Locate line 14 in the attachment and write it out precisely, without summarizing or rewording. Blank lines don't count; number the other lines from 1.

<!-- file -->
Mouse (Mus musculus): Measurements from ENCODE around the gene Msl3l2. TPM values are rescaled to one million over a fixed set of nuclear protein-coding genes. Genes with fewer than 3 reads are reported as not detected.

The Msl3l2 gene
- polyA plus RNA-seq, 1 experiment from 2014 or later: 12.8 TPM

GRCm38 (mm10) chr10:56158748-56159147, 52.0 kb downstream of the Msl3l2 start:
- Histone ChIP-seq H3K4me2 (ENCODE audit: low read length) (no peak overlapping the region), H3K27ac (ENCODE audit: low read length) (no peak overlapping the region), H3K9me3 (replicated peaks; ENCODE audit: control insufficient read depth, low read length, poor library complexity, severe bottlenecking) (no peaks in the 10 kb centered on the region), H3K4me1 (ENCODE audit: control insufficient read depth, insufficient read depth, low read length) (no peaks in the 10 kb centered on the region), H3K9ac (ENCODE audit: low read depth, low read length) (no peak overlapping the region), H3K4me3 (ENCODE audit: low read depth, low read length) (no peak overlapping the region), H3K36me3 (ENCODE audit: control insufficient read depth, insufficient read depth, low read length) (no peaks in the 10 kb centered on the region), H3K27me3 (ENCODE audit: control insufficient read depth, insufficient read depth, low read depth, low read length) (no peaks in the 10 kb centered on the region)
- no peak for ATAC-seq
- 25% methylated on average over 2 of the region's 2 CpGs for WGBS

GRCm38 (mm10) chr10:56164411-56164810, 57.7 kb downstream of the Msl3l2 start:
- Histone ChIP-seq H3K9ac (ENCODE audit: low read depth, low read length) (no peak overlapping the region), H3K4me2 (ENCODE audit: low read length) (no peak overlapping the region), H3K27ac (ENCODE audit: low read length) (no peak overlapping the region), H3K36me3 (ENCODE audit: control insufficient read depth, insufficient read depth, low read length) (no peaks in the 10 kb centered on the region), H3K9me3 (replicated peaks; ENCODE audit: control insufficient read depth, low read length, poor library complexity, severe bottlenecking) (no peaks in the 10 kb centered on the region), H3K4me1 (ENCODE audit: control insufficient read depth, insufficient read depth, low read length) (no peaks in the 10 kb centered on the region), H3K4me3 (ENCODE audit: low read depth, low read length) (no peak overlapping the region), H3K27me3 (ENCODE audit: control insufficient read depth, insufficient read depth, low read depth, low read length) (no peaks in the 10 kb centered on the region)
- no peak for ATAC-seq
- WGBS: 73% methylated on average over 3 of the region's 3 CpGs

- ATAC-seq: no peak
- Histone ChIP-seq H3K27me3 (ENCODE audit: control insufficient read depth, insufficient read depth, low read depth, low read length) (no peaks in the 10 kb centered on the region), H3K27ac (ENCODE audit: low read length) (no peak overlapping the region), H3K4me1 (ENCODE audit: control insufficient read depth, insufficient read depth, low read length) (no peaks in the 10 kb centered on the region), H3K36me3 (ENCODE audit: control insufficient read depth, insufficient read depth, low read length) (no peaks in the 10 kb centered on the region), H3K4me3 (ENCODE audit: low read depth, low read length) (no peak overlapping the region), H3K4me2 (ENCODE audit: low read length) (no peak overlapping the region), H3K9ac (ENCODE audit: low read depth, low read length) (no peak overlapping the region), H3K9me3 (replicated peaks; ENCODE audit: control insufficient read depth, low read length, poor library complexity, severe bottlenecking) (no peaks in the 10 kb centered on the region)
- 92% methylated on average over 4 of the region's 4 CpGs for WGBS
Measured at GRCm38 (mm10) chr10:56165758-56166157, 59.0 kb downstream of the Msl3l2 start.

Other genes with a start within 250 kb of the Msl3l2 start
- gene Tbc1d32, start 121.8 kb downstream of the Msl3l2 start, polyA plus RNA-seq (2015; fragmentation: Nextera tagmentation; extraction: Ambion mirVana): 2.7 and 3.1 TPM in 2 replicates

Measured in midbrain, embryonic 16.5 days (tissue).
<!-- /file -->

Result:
- 92% methylated on average over 4 of the region's 4 CpGs for WGBS